ENTERPRISE Ireland figures for 2013 show that the Mid-West was the agency’s worst performing region and client companies delivered a net gain of just one additional job in the Banner County.
While much has been made of Ireland’s prospering export sector, the figures show the benefits are not being seen in Clare to the extent they are in some other parts of the country.
County Councillor James Breen has reacted by claiming Clare is becoming a “poor relation” in terms of jobs and that the county’s Oireachtas members are not delivering.
Enterprise Ireland is the government organisation responsible for the development and growth of Irish enterprises in world markets. It published its annual report and accounts on Thursday of last week, which showed 2013 results as the best performance in over a decade in terms of net job creation.
The report showed a net increase in full-time employment of 3,620 across its six regions. While each one showed some level of increase, the Mid-West (Clare, Limerick and North Tipperary) saw far less growth than the other five.
There were 10,756 in full-time employment in client companies in 2013, up by 127 on 2012. The Border region was the next worst, but that still saw an increase of more than twice that of the Mid-West, the numbers there increasing by 306.
Jerry Moloney, regional director for the Mid-West, told The Clare Champion the county only saw a tiny increase in jobs in 2013. “In Clare last year, we had a gain of 156 and a loss of 155. In Tipperary, there was a gain of 161 and a loss of 20, which gave a net of 141. In Limerick, there were 439 gains and 454 losses. There is movement in the market, the companies that are exporting are doing quite well and those focussed on the domestic market are finding it more difficult.”
He said many of the Enterprise Ireland client companies in the Mid-West are not only involved in exporting but also have a large focus on business in this country and the frailty of conditions here is hindering their development.
Mr Moloney said 2009 was a real low point for the agency, but things have been moving in the right direction, gradually.
“In relation to growth and jobs, it’s cyclical. Going back to 2009, which was probably our worst year, we had a major drop across all three counties, varying from about 227 in Clare to over 950 in Limerick. In the years since, there was a steady levelling off and a gradual increase.”
When companies were hit by the recession, some staff were left under-occupied at work he said, which meant that when recovery began, the businesses had some spare capacity. However, he feels a good deal of recruitment is likely in the near future.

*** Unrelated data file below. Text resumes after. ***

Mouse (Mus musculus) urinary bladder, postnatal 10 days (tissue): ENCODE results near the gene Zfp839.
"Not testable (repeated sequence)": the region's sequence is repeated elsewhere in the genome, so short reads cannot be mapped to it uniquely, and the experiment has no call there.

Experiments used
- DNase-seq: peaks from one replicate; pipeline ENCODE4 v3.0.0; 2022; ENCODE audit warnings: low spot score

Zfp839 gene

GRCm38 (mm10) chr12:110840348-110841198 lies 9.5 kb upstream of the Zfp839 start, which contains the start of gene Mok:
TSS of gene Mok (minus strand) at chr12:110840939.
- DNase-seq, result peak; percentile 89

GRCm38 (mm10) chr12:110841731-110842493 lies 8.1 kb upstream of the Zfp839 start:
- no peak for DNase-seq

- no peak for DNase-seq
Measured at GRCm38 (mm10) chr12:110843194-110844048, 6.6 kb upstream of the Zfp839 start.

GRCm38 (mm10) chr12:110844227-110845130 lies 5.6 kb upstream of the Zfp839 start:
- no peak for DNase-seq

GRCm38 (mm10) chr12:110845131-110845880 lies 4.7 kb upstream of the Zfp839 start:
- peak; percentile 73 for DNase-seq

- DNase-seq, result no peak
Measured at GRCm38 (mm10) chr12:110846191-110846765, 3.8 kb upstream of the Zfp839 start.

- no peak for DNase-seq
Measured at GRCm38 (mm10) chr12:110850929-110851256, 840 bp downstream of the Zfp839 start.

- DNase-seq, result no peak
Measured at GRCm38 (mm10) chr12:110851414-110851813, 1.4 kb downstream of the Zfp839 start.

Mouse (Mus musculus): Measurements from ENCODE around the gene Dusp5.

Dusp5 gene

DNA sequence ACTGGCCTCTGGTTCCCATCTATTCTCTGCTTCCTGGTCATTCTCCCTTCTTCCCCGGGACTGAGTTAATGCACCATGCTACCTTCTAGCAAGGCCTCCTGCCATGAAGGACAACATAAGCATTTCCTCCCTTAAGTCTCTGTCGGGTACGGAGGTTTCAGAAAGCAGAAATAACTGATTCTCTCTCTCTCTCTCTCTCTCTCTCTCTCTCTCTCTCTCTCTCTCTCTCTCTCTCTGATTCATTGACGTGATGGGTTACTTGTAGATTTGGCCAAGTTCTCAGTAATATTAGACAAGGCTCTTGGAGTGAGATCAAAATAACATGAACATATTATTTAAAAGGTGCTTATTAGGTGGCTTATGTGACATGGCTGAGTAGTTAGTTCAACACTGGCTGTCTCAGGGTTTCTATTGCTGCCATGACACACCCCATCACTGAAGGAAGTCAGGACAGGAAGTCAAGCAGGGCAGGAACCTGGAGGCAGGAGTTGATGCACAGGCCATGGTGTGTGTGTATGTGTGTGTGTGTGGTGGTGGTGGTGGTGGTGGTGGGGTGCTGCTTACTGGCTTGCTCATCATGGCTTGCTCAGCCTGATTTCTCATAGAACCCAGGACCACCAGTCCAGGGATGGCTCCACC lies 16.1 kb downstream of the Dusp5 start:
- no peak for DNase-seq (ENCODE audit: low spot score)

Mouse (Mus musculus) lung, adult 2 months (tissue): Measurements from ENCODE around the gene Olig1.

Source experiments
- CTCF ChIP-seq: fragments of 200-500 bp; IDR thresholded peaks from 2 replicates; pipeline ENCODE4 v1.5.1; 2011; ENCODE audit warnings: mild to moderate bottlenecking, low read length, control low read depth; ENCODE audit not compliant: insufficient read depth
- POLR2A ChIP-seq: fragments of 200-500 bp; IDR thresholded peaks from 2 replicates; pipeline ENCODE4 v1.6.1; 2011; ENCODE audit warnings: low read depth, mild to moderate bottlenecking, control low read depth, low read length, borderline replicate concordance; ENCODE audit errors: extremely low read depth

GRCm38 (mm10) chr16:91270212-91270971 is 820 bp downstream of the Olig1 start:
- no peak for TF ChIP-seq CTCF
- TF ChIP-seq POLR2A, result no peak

“When they looked at their business, they downsized somewhat and retained some staff that weren’t 100% productive. Then when the upturn came, while we got an increase in activity, we didn’t get an increase in jobs. This year, we’re seeing an increase in jobs starting to kick in. The spare capacity that was in the businesses is now being used up and they’re now hiring again. Most of the companies are in hiring mode again,” he added.
There are around 1,000 jobs in Enterprise Ireland client companies in Shannon and around 1,500 in other parts of Clare. Mr Moloney said the agency is currently working on some projects, which aim to create jobs in Ennis and Shannon, in aviation-related industries and manufacturing.
However, Councillor Breen claimed Clare is being left behind other parts of the country and he put much of the blame on the county’s Oireachtas members.
“We’re the poor relation when it comes to jobs. Unfortunately, our Oireachtas members aren’t punching their weight, there’s no notice being taken of them and that was evident in the reshuffle. We have five members of the Government at the moment and nothing is being delivered to the county; we’re being treated with contempt as far as I’m concerned.”
He claimed the numbers signing on the live register have only shown a decrease because of emigration.
Clare TD Joe Carey acknowledged the figures are disappointing but said there have been some other positive developments locally. “I think we’re faring very well in terms of tourism and through-put at Shannon Airport and the benefits of that can be seen. Shop owners and hoteliers are reporting that this year is positive and business is up.”
He said some companies in Shannon are currently recruiting, which will give a boost, while he said the numbers on the live register in Clare have dropped over the last couple of years.
However, he acknowledged that more needs to be done to bring employment to more peripheral areas. “It shouldn’t be just Dublin and Cork where there are these huge jobs announcements, they should be spread out to the regions.”